Living

Take a lesson from the special children: lighten up, share laughter

The Buddy walk is coming up Saturday in Gulfport so I thought it would be a good time to remind others that every day a “special” child enters the world.

In my heart of hearts, I know these children are given to us to brighten the world and to redefine our concept of perfect, for they are perfection. Some would say they are challenged, but in all honesty more often than not these children challenge us to become better human beings.

My grandson Bode was born with Down syndrome. He’s almost 3, and he fills a room with sheer delight. All it takes is a beautiful smile to appear on his face. The smile spreads and he begins cackling with laughter, laughter flowing out from some amazingly glorious place. He makes life better.

Then there is Bailey, also a beautiful little girl who seems to have been given the assignment of taking care of the “caregivers.” Bailey also has Down syndrome, but all she brings is “ups.” Fearfully and wonderfully made.

Sunday is not complete without seeing her moving with determination and purpose as she makes her way upfront to pray. Bailey doesn’t pray for her own needs, nope, she goes straight for the pastors.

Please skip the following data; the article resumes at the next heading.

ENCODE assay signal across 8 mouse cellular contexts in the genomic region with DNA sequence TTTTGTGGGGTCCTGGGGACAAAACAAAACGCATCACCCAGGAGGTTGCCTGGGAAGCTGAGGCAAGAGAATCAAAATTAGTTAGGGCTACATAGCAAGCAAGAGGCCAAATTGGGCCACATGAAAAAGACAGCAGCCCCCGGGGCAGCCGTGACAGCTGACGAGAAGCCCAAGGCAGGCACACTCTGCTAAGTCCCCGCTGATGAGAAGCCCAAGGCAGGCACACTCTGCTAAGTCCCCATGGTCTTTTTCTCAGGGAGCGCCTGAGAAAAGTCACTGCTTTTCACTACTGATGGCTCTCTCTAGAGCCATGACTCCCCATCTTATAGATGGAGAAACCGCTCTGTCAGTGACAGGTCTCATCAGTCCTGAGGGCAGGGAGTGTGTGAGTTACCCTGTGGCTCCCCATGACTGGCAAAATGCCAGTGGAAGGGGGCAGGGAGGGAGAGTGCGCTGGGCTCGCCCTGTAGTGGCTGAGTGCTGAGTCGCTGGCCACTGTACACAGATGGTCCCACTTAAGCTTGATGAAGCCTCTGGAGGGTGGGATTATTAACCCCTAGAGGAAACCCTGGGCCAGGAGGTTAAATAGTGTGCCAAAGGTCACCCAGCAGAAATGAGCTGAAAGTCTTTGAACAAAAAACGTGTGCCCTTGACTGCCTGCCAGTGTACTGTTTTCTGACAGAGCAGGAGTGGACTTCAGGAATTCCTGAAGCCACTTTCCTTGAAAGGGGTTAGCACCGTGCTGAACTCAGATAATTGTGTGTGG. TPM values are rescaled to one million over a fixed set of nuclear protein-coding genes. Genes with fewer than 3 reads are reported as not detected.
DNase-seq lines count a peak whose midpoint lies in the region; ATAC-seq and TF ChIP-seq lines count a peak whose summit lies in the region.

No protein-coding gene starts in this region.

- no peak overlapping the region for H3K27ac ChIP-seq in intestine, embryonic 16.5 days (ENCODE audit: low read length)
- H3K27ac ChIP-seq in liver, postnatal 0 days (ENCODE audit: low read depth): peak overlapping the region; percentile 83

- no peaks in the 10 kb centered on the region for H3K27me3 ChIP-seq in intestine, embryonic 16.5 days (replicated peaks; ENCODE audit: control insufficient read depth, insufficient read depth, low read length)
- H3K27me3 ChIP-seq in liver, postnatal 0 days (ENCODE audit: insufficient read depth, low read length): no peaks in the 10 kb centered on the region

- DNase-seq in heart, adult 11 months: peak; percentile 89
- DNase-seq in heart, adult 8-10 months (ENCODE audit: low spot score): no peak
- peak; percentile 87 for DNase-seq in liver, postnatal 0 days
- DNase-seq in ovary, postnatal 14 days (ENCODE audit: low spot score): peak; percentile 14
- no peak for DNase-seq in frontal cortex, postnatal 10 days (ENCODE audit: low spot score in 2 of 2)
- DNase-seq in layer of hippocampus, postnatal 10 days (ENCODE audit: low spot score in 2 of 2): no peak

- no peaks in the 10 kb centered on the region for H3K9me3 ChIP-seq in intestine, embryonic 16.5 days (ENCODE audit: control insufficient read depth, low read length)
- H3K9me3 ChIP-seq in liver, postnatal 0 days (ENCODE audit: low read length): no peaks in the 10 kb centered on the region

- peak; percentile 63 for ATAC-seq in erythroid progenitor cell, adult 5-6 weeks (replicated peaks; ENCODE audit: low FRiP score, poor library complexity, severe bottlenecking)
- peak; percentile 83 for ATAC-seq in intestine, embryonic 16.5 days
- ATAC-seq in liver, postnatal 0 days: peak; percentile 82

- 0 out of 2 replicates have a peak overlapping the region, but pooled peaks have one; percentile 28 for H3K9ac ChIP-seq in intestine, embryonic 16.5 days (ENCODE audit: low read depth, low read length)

She puts her precious arms around them and prays, hugs and loves on those who have the weight and care of all the rest of us on their shoulders.

The pastors are wise men that realize this little Bailey is an angel straight from heaven. She makes life better.

Then there is Hallie; another angel who navigates the world with an extra chromosome. She finds something wonderful to say about everyone. Her compliments are genuine; because she has to tell the truth. It is her nature.

Her mama told me when they are in the store or walking down the street, Hallie will spot someone and say, “I ‘lika’ your dress or I ‘lika’ your face.”

Her sweet comments make folks beam with pleasure, although, her mama cringes because she knows that Hallie speaks from a heart of telling it like it is.

It happened recently when they were in a store and very unkempt person, with tattered clothes and greasy hair was in the grocery line in front of her.

The person was attempting to purchase a bag of chips. Hallie pointed and in a loud voice said, “Hey, I ‘lika’ your…”

There was an uncomfortable pause as she eyeballed the person and searched, really searched, for something to say. Then a beaming smile lit her face and her finger pointed at the fellow saying, “I ‘lika’ your bag of chips.” She makes life better.

That’ll preach. We need to take our cues from some very “smart” children. Look for ways to bring laughter, love and goodness to others. There’s enough of the other stuff. “And a ‘special’ child will lead them.” Thank you for lessons that count. Perfection!

Kandi Farris, a freelance correspondent, also is a speaker on matters of faith and values.

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